Yorkshire v Nottinghamshire: Yorkshire lookint to seize the moment in Championship title bid
THE NatWest T20 Blast is all done and dusted.
A Royal London Cup semi-final looms on the horizon but, for now, Yorkshire’s attention returns to the Specsavers County Championship.
They are second in Division One, 26 points behind Middlesex with a game in hand.
And this week’s match against Nottinghamshire at Scarborough represents that game in hand.
It comes against a side who are bottom of the league and staring down the barrel of relegation.
Mathematically, it is not a must-win fixture, for there are still four to play after this match.
But it presents an obvious opportunity for Yorkshire to close the gap on Middlesex, and to close it to just two points if they can claim the maximum 24.
Yorkshire travel to second-bottom Hampshire next week and host third-bottom Durham the following week, before ending their campaign at home to Somerset and away to Middlesex.
A hat-trick of titles is still in their hands, but you sense that they need to seize the present moment.
It will not be easy.
Not only is the weather unpredictable at this time of year, rendering victories already gained like gold dust, but sides such as Notts are scrapping for points for different reasons – namely, their First Division survival.
Trent Bridge is arguably the finest ground in the country – at least outside of Lord’s, and with all due respect to Scarborough –but it faces the unpalatable prospect of Second Division cricket.
It will be extremely tough for Notts to beat a strong Yorkshire team at Scarborough, a ground where Notts have won only once in 12 matches, indeed, but that does not mean that they will be pushovers in what has been a tight division.
Yorkshire have a good recent record in the Championship at North Marine Road, but they lost on their last outing there in early July – an innings defeat to Middlesex that they hope will not have the same look in retrospect that Durham’s win there did in 2013, when it provided the impetus for the visitors to go on and pip Jason Gillespie’s team to the title.
Yorkshire, on paper, should be too strong for Notts, and yet the visitors possess some talented players.
Stuart Broad, the England pace bowler, is out with an ankle injury, and there is no Jake Ball or Alex Hales, who are on one-day international duty along with Yorkshire’s Joe Root, Jonny Bairstow, Liam Plunkett and Adil Rashid.
But Notts have plenty of seasoned campaigners – not least the evergreen Chris Read and Samit Patel.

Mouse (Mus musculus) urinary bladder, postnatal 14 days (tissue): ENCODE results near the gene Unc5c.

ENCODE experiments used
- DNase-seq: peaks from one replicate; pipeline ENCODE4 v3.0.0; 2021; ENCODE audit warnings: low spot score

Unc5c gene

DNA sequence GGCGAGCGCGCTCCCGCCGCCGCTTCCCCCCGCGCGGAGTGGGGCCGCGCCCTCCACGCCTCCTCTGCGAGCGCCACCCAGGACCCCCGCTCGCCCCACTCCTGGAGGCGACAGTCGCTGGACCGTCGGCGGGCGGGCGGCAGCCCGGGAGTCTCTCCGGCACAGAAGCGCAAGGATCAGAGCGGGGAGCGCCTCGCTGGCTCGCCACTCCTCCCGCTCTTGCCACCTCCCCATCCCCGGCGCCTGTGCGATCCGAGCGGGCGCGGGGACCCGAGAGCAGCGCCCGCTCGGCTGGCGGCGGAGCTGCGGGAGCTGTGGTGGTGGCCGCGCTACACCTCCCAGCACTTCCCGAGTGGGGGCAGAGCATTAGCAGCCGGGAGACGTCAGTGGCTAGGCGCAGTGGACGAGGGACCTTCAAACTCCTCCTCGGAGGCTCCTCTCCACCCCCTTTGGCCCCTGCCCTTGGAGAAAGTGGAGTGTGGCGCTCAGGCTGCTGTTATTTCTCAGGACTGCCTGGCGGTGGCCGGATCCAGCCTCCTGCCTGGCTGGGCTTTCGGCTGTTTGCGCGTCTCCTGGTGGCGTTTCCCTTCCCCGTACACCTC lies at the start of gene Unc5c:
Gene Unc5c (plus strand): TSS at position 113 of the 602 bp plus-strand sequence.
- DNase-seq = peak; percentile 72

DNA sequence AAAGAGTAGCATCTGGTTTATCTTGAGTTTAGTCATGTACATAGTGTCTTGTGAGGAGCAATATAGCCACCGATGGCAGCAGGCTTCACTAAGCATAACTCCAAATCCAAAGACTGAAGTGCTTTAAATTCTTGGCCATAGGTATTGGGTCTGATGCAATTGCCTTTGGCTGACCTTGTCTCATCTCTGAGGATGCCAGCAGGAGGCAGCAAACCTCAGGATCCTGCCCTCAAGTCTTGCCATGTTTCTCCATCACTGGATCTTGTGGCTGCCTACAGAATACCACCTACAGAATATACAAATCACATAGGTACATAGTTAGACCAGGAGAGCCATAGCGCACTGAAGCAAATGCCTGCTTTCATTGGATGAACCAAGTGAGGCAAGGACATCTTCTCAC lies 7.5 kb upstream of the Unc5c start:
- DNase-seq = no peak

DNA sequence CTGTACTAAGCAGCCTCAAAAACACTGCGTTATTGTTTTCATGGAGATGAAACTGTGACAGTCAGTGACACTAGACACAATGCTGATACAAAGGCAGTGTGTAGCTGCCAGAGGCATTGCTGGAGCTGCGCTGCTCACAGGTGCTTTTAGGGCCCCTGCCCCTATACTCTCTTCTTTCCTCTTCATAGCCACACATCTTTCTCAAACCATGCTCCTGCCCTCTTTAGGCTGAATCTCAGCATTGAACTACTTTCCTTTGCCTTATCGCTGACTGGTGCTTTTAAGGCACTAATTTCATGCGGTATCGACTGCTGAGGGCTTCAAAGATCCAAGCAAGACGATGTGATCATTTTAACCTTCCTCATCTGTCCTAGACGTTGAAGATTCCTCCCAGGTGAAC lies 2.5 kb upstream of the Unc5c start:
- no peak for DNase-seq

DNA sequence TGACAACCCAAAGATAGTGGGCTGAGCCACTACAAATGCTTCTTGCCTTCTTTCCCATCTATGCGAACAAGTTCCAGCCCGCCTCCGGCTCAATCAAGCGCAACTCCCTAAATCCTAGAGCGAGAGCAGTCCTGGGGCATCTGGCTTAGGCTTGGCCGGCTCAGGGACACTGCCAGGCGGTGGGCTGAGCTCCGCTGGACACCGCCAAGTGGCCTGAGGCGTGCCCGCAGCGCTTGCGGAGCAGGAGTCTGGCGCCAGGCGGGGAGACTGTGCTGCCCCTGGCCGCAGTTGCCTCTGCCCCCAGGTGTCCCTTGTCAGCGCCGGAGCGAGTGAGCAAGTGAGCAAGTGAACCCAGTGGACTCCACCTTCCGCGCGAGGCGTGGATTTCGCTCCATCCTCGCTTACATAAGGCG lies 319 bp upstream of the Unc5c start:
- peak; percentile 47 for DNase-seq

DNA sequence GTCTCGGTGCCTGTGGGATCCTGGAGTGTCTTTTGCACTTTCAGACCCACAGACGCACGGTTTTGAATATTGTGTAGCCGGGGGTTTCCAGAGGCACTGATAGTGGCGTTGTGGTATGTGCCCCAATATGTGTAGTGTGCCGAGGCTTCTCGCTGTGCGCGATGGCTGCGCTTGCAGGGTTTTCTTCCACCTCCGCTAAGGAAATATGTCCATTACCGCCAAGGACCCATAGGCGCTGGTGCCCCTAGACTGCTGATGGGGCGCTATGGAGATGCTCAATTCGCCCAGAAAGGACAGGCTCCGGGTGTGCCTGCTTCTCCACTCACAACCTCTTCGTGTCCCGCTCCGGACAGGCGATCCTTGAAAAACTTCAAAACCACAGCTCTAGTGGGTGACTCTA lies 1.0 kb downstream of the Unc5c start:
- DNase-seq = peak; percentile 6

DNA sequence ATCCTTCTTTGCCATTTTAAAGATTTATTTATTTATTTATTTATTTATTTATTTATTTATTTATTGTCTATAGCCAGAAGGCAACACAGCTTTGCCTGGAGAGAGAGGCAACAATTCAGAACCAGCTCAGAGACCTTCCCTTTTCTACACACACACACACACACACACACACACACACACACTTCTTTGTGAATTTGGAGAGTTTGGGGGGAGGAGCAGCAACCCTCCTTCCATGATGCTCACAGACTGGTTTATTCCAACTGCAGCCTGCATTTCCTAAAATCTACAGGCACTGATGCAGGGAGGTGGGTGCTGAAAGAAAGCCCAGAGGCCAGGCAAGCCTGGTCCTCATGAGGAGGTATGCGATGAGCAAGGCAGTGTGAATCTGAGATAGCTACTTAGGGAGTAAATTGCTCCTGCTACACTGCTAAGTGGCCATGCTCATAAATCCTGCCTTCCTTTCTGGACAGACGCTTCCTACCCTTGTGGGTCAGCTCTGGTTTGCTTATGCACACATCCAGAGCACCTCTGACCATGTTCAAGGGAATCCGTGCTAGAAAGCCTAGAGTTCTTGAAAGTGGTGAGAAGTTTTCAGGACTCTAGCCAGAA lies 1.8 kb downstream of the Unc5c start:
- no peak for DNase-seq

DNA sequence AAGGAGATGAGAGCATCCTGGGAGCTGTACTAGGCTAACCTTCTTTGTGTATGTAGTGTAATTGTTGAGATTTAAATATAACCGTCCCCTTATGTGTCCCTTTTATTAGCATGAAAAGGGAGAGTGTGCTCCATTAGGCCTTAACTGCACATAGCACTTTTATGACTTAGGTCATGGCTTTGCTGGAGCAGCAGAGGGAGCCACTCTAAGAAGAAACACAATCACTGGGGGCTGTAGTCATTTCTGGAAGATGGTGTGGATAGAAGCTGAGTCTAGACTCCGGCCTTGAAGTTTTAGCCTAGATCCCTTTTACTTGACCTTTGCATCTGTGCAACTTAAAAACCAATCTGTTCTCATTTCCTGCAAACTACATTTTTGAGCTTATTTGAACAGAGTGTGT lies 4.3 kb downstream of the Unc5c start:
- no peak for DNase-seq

First-team coach Gillespie is certainly not taking Notts for granted as his side go in search of their fourth win of the Championship campaign.
“It’s going to be a massive challenge,” said Gillespie.
“Notts are a very good side, and although they haven’t played the cricket they’d like in the Championship, they’re an incredibly dangerous team and they’ve got some real match-winners.
“We need to play at our best if we’re going to compete with them, and we’ve got to make sure that we tick all the boxes.
“We’ve got a good record at Scarborough in recent times, and hopefully we can build on that this week.”
A week of inactivity for Middlesex would be as good a week as any for the champions to strike, with the leaders battling problems of their own.
With pace bowler Steven Finn currently out with a hamstring injury, Middlesex have been dealt another blow with the news that former Notts batsman Adam Voges will not be returning to captain them for their last four games, with Cricket Australia wanting him to rest his own hamstring problem.
Middlesex return to action next week when they travel to Warwickshire before visiting Notts the following week.
They continue their programme away to Lancashire before the potentially key fixture with Yorkshire in late September.
Notts, who are 14 points adrift at the bottom, really need something from this week’s fixture.
Mick Newell, their coach, is considering changes to his batting line-up, with Root’s brother, Billy, among those who could come into the team along with fellow batsman Tom Moores, the 19-year-old son of former England coach Peter Moores.
Whoever he selects, Newell is conscious of the need for immediate improvement.
“We’re in a mess in the Championship,” he admitted.
“We’ve got to try and get out of the bottom two.
“This is a really big game, and I’m not sure where the pressure sits because they’re trying to get to the top and we’re obviously trying to get off the bottom.
“We’ve got to find a way of winning games.”